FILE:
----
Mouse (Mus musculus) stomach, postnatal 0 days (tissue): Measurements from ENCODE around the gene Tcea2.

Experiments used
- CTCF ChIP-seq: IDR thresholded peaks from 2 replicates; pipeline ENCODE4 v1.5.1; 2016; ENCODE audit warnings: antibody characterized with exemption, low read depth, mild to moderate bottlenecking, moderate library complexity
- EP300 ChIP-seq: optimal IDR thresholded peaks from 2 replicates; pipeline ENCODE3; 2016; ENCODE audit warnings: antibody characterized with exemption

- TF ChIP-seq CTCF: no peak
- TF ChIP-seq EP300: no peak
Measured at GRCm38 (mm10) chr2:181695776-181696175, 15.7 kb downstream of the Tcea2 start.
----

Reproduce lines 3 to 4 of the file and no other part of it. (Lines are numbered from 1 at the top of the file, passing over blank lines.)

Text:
- CTCF ChIP-seq: IDR thresholded peaks from 2 replicates; pipeline ENCODE4 v1.5.1; 2016; ENCODE audit warnings: antibody characterized with exemption, low read depth, mild to moderate bottlenecking, moderate library complexity
- EP300 ChIP-seq: optimal IDR thresholded peaks from 2 replicates; pipeline ENCODE3; 2016; ENCODE audit warnings: antibody characterized with exemption